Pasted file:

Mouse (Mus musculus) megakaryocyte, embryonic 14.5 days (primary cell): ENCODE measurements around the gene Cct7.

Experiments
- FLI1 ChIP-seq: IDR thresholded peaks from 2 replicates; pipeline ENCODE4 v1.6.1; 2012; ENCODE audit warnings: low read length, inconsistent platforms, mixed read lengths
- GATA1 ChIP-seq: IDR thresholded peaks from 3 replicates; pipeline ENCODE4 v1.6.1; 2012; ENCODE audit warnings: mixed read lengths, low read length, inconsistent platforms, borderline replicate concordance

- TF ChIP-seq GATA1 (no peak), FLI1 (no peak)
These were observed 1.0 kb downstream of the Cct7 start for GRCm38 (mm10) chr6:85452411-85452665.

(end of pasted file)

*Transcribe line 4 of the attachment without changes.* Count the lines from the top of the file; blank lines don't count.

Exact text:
- GATA1 ChIP-seq: IDR thresholded peaks from 3 replicates; pipeline ENCODE4 v1.6.1; 2012; ENCODE audit warnings: mixed read lengths, low read length, inconsistent platforms, borderline replicate concordance